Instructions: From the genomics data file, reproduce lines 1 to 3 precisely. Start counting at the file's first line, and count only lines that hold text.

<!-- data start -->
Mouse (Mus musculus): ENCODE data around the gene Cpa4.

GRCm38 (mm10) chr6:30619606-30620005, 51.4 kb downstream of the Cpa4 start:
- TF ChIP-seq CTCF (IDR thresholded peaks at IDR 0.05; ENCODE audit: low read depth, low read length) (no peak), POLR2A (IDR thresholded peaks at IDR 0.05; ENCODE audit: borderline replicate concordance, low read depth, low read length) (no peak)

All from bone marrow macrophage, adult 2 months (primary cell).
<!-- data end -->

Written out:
Mouse (Mus musculus): ENCODE data around the gene Cpa4.

GRCm38 (mm10) chr6:30619606-30620005, 51.4 kb downstream of the Cpa4 start:
- TF ChIP-seq CTCF (IDR thresholded peaks at IDR 0.05; ENCODE audit: low read depth, low read length) (no peak), POLR2A (IDR thresholded peaks at IDR 0.05; ENCODE audit: borderline replicate concordance, low read depth, low read length) (no peak)